Friday, February 1, 2013

Sautéed potatoes with mushrooms

This is the ultimate Russian winter comfort food, and it's very easy to make. The only secret is, the potatoes and the mushrooms have to be cooked separately, then combined just before serving. Why can't we make it a one-skillet meal? Because the mushrooms need salt early, to help them release their water and become crisp; the potatoes, on the other hand, cook best without salt, that will make them break down and lose their shape, if added too early.

Here I made this dish with store-bought crimini mushrooms. Back in Russia we used any type of foraged forest mushrooms, with even more delicious results, or, in the middle of the winter, when no fresh mushrooms were available, we would rinse pickled mushrooms to remove the brine, and then proceed with the recipe.

I like to season my mushrooms with a little thyme, garlic, and fresh ground pepper. Most Russian cooks go for sautéed onions, and leave out the pepper. Try it both ways. Both are good.

Sautéed potatoes with mushrooms
Serves four

For the potatoes:
2 Tbsp olive oil
5 large Yukon Gold potatoes, cut into 1/2-inch cubes
Sea salt

Heat oil in a large cast-iron skillet over medium-high heat. Add the potatoes, cook, stirring occasionally, until almost tender. Season with sea salt, continue cooking until cooked through.

For the mushrooms:
2 Tbsp olive oil
8 oz crimini mushrooms, sliced 1/8 inch thin
Sea salt
Fresh ground black pepper
2 large garlic cloves, minced
5-6 thyme sprigs, leaves picked, stems discarded

Heat oil in a large cast-iron skillet over medium-high heat. Add mushrooms, season generously with salt and pepper. Cook until the mushrooms release the liquid and it evaporates. Add garlic and thyme. Continue cooking until mushrooms and garlic are browned.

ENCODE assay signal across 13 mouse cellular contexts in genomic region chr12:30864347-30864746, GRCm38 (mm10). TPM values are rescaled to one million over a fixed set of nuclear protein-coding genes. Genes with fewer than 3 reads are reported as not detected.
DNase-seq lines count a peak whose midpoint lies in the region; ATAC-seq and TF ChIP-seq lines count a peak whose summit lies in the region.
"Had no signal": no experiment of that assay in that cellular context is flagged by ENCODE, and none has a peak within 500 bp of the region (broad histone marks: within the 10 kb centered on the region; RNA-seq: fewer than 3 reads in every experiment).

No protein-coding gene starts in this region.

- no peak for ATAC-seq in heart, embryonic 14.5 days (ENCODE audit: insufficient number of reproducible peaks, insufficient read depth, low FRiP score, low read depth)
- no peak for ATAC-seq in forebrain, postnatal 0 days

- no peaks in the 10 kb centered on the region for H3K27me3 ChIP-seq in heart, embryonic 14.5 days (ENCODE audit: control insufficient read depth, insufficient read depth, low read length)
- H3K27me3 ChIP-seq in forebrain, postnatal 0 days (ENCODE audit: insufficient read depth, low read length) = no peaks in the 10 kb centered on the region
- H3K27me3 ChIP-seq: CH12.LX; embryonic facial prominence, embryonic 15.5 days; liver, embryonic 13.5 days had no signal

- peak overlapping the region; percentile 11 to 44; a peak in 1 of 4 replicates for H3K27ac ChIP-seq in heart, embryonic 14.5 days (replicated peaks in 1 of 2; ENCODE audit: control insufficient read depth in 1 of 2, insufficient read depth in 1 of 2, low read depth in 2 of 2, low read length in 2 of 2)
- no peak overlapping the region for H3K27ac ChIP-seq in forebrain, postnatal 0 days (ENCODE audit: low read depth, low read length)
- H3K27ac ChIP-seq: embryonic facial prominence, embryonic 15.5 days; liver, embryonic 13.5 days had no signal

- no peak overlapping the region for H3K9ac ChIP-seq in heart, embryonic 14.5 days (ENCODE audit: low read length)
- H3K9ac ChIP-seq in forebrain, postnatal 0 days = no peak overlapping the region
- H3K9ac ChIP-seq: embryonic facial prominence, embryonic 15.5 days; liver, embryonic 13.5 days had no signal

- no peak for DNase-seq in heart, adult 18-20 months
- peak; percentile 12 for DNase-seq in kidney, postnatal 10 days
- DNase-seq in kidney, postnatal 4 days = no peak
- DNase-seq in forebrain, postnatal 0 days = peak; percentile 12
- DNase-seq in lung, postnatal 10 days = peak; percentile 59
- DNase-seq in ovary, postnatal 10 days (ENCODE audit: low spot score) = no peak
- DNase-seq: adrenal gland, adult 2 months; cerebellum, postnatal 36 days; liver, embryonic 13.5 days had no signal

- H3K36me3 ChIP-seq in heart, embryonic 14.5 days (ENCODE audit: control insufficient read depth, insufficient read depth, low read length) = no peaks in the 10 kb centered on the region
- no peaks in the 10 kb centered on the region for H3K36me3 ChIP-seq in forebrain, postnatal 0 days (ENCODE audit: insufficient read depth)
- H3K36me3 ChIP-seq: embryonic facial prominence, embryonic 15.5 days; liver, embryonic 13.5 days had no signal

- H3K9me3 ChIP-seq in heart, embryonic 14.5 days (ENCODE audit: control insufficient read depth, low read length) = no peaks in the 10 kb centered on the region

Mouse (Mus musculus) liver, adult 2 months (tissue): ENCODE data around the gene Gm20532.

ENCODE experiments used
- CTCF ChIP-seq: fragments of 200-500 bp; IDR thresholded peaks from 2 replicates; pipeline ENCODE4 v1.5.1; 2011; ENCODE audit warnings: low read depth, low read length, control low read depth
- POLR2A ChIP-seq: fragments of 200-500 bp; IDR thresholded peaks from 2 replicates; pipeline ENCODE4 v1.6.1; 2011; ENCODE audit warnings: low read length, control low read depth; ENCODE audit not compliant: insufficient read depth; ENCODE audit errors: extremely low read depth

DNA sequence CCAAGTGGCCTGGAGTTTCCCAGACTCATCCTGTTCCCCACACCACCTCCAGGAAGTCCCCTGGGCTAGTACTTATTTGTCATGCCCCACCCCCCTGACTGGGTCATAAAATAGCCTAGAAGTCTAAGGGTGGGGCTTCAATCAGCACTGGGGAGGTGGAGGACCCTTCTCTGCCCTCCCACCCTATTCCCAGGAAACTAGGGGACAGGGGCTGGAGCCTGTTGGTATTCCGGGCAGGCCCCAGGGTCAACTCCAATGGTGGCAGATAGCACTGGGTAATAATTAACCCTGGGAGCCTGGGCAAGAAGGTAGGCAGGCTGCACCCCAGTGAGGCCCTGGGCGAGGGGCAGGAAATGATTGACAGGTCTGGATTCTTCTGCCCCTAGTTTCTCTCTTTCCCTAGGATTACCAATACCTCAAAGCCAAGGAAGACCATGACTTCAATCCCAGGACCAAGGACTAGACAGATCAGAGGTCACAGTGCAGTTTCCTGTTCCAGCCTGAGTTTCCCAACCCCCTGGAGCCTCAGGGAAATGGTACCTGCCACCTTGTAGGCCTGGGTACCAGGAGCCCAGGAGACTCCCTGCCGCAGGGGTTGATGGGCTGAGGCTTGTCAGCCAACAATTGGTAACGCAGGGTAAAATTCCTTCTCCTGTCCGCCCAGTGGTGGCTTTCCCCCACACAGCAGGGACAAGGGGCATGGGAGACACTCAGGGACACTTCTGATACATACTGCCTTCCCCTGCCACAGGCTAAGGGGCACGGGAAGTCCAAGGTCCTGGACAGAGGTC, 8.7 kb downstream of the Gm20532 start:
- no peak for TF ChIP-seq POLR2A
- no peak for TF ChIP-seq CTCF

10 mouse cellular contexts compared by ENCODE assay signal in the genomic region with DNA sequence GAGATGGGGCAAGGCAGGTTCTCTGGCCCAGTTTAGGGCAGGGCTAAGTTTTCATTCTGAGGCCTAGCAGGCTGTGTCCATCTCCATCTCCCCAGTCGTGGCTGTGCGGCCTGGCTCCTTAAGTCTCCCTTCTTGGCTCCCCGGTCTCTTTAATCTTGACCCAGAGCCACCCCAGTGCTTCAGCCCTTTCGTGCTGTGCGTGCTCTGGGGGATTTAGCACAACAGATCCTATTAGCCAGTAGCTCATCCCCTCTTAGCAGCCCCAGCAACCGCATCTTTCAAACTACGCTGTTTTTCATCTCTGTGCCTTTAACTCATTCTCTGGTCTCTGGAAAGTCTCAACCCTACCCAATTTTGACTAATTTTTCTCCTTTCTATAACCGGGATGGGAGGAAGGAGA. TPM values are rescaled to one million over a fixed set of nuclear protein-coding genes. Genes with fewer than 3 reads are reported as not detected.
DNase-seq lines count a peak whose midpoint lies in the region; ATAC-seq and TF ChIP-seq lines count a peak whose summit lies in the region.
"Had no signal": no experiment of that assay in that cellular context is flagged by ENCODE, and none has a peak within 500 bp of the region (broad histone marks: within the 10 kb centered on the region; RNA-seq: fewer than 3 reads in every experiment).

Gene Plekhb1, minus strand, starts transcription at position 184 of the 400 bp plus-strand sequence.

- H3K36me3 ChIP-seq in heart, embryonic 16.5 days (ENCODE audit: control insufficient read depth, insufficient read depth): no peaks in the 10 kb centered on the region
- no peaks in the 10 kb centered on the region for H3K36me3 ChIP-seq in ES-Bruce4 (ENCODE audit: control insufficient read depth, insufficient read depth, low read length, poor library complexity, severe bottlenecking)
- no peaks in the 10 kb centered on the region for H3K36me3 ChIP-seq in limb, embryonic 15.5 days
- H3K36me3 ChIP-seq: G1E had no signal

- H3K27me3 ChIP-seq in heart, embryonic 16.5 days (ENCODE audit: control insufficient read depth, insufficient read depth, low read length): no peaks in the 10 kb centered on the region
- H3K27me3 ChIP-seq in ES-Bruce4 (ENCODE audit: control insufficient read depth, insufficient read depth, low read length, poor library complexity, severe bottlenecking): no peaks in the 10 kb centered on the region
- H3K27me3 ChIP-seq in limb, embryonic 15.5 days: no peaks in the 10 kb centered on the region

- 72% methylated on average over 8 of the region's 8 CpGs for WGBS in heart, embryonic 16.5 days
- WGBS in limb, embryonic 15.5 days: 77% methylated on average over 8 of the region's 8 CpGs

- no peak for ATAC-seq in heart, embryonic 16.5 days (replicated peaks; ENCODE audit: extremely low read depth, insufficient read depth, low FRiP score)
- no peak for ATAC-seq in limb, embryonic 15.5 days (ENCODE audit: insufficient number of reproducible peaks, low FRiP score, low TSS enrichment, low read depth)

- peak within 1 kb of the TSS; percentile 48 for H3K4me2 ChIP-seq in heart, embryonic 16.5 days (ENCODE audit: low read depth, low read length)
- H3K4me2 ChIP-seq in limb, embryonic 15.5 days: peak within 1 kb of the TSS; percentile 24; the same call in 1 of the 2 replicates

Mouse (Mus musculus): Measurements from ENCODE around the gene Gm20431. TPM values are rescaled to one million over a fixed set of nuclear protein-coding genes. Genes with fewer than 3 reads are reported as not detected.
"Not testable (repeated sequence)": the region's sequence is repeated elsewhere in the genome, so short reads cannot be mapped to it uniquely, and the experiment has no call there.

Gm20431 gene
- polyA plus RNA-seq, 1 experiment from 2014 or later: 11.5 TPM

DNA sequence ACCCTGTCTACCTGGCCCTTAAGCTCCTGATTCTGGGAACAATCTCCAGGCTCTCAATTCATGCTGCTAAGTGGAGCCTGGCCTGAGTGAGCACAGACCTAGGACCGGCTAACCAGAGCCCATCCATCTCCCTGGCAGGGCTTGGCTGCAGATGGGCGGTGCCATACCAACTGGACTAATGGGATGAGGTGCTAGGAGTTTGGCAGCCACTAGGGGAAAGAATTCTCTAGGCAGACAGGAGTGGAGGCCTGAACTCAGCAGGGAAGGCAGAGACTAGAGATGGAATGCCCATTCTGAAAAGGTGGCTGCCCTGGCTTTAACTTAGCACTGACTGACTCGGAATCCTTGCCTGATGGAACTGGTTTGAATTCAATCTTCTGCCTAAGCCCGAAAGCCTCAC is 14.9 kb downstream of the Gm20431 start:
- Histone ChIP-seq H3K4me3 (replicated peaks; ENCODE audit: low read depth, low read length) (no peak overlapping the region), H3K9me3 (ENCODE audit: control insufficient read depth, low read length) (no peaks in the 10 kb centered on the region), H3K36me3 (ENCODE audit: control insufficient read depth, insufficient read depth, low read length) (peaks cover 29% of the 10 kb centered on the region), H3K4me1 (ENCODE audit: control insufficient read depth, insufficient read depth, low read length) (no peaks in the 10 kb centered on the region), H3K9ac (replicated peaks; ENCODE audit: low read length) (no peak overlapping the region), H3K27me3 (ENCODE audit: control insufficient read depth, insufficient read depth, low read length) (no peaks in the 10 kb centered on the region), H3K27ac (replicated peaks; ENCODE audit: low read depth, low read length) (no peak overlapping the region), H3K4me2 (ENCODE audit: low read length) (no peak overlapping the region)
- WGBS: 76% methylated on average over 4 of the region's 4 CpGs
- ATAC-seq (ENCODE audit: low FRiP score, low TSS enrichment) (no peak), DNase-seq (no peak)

Combine potatoes with mushrooms, serve as a side to braised meat, or on their own.

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Tuesday, January 22, 2013

Colors of winter

Short days, cold rains, the flu season... This is when we need more vitamins in our diet, to fight off this cold, and more colors on our plates, to add cheer to the long nights in front of the fire. Luckily, here in California, the winter farmers market supplies both.

Winter vegetables come in a palette of soft whites, muted purples, deep greens, and warm yellows; they go well with the gold of roasted chicken and duck, deep browns of braised meats, and the neutral tones of earthy grains. They prefer slow, thoughtful cooking techniques; they are complimented with sturdy winter herbs - thyme, rosemary, sage, oregano, parsley. Winter vegetables are full of vitamins, minerals, and micro-nutrients that help us survive the cold and boost our energy when we need it most.

Beets come in a rainbow of colors: red, pink, golden, white. Slice very young, tender raw beets for salads, both roots and tops. Roast larger beets for salads, soups, or to serve as a side dish: trim the greens, leaving 1 inch attached (save the greens to add to soups or braised greens), wash the beets, place them in an oven-proof dish, add 2-3 Tbsp water, cover with aluminum foil, roast at 400 degrees until tender (pierce with a wooden pick through the foil to check), 30-60 minutes, depending on the size; let cool, peel. The beets are complimented with balsamic vinegar, roasted garlic, truffle oil, thyme.

Broccoli adds emerald green color and a wealth of minerals to the plate. Separate the florets, peel and slice the stems, steam in a steamer or in a microwave until tender, refresh in ice water to stop cooking and to preserve the color. My favorite way to serve the broccoli is as a cold salad with dried cranberries and sliced almonds, with a dressing of almond butter, Tamari soy sauce, and olive oil.

Brussels sprouts like to steam, sauté, or roast. They are complimented by garlic, lemon (grate the rind over them, squeeze the juice), and mild olive oil.

Cabbage comes in green and red, and in plain and crinkled Savoy varieties. The large outer leaves, blanched, make wrappers for cabbage rolls, with rice, vegetables, meats, or anything. The tender center leaves go into soups and sautés. Green cabbages have an affinity with apples, pears, caraway seed, white wine, and onions. All cabbages go beautifully with bacon and smoked meats.

Carrot adds sunny color, sweetness and vitamins to everything it touches. There are white, gold, and purple varieties too. Love it raw!